Measure for Measure
Act 2, Scene 4
A room in Angelo’s house.
- Enter Angelo.
Angelo2 - 20
- When I would pray and think, I think and pray
- To several subjects. Heaven hath my empty words,
- Whilst my invention, hearing not my tongue,
- Anchors on Isabel; heaven in my mouth,
- As if I did but only chew his name,
- And in my heart the strong and swelling evil
- Of my conception. The state, whereon I studied,
- Is like a good thing, being often read,
- Grown sere and tedious; yea, my gravity,
- Wherein (let no man hear me) I take pride,
- Could I, with boot, change for an idle plume,
- Which the air beats for vain. O place, O form,
- How often dost thou with thy case, thy habit,
- Wrench awe from fools, and tie the wiser souls
- To thy false seeming! Blood, thou art blood.
- Let’s write “good angel” on the devil’s horn,
- ’Tis not the devil’s crest.
- Enter Servant.
- How now? Who’s there?
- One Isabel, a sister, desires access to you.
Angelo22 - 37
- Teach her the way.
- Exit Servant.
- O heavens!
- Why does my blood thus muster to my heart,
- Making both it unable for itself,
- And dispossessing all my other parts
- Of necessary fitness?
- So play the foolish throngs with one that swounds,
- Come all to help him, and so stop the air
- By which he should revive; and even so
- The general subject to a well-wish’d king
- Quit their own part, and in obsequious fondness
- Crowd to his presence, where their untaught love
- Must needs appear offense.
- Enter Isabella.
- How now, fair maid?
- I am come to know your pleasure.
Angelo39 - 40
- That you might know it, would much better please me
- Than to demand what ’tis. Your brother cannot live.
- Even so. Heaven keep your honor!
Angelo42 - 43
- Yet may he live a while; and it may be
- As long as you or I. Yet he must die.
- Under your sentence?
Isabella46 - 48
- When, I beseech you? That in his reprieve,
- Longer or shorter, he may be so fitted
- That his soul sicken not.
Angelo49 - 56
- Ha? Fie, these filthy vices! It were as good
- To pardon him that hath from nature stol’n
- A man already made, as to remit
- Their saucy sweetness that do coin heaven’s image
- In stamps that are forbid. ’Tis all as easy
- Falsely to take away a life true made
- As to put metal in restrained means
- To make a false one.
- ’Tis set down so in heaven, but not in earth.
Angelo58 - 62
- Say you so? Then I shall pose you quickly.
- Which had you rather, that the most just law
- Now took your brother’s life, or, to redeem him,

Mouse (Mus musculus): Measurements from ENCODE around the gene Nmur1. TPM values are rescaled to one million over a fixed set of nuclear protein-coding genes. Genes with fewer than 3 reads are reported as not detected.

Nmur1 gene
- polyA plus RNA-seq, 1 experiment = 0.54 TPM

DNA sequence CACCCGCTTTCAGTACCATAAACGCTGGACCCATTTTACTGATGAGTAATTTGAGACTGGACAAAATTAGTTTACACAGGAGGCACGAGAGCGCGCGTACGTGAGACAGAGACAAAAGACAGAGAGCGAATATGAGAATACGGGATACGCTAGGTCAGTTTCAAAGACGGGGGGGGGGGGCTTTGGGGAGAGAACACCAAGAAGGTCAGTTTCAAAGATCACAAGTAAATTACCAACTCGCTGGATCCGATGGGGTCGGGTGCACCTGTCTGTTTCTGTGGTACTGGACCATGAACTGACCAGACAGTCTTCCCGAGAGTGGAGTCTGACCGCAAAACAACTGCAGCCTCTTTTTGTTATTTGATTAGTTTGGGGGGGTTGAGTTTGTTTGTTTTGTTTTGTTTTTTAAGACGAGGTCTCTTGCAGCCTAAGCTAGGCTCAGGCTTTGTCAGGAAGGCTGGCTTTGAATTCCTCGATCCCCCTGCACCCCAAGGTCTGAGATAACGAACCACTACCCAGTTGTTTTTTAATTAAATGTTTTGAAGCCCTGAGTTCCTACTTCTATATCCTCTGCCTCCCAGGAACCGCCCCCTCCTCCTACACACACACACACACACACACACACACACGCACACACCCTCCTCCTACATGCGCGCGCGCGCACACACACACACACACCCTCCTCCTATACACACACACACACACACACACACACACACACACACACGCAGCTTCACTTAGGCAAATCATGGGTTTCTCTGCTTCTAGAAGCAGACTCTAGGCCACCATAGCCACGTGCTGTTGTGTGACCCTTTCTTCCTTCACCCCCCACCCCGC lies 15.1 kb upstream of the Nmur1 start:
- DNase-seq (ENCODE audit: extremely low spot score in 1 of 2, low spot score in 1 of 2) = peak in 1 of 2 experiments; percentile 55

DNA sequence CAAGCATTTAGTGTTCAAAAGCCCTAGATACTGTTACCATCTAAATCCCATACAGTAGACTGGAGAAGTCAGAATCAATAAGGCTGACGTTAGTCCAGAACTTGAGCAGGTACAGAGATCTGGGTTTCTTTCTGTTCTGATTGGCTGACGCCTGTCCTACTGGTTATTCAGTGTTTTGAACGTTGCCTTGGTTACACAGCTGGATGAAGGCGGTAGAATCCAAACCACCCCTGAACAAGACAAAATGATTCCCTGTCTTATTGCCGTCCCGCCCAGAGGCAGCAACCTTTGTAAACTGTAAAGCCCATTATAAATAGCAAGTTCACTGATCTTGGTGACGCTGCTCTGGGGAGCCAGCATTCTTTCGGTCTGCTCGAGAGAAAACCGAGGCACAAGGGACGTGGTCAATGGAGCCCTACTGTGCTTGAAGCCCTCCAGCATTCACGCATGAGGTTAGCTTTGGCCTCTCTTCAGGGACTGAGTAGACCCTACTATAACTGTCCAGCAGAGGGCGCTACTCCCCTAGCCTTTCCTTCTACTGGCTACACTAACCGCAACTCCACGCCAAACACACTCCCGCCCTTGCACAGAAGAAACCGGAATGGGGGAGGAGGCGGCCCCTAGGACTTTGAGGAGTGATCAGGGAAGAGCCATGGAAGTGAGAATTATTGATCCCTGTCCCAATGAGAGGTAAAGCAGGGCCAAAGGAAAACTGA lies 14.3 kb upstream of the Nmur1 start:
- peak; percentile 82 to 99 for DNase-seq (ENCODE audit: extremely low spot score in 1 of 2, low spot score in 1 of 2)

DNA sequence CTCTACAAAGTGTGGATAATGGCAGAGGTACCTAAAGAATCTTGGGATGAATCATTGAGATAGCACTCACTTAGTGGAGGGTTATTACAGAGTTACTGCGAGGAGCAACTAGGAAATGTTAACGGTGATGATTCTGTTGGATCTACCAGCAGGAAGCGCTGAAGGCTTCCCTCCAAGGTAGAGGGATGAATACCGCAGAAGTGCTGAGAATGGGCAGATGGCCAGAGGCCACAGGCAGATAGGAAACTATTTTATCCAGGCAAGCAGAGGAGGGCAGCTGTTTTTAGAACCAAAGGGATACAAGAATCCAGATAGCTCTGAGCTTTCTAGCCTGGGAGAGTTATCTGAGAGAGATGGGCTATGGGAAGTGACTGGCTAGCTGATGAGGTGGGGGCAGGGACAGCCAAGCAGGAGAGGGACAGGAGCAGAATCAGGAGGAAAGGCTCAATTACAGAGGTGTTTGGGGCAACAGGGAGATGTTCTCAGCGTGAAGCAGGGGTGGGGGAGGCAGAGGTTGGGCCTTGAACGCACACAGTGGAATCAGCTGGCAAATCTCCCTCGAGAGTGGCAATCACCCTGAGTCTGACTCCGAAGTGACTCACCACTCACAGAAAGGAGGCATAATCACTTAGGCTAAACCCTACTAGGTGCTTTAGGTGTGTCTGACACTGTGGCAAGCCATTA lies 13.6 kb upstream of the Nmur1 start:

- Give up your body to such sweet uncleanness
- As she that he hath stain’d?
Isabella63 - 64
- Sir, believe this,
- I had rather give my body than my soul.
Angelo65 - 66
- I talk not of your soul; our compell’d sins
- Stand more for number than for accompt.
- How say you?
Angelo68 - 73
- Nay, I’ll not warrant that; for I can speak
- Against the thing I say. Answer to this:
- I (now the voice of the recorded law)
- Pronounce a sentence on your brother’s life;
- Might there not be a charity in sin
- To save this brother’s life?
Isabella74 - 76
- Please you to do’t,
- I’ll take it as a peril to my soul,
- It is no sin at all, but charity.
Angelo77 - 78
- Pleas’d you to do’t at peril of your soul,
- Were equal poise of sin and charity.
Isabella79 - 83
- That I do beg his life, if it be sin,
- Heaven let me bear it! You granting of my suit,
- If that be sin, I’ll make it my morn-prayer
- To have it added to the faults of mine,
- And nothing of your answer.
Angelo84 - 86
- Nay, but hear me,
- Your sense pursues not mine. Either you are ignorant,
- Or seem so craftily; and that’s not good.
Isabella87 - 88
- Let me be ignorant, and in nothing good,
- But graciously to know I am no better.
Angelo89 - 94
- Thus wisdom wishes to appear most bright
- When it doth tax itself; as these black masks
- Proclaim an enshield beauty ten times louder
- Than beauty could, displayed. But mark me:
- To be received plain, I’ll speak more gross:
- Your brother is to die.
Angelo96 - 97
- And his offense is so, as it appears,
- Accountant to the law upon that pain.
Angelo99 - 109
- Admit no other way to save his life
- (As I subscribe not that, nor any other,
- But in the loss of question), that you, his sister,
- Finding yourself desir’d of such a person,
- Whose credit with the judge, or own great place,
- Could fetch your brother from the manacles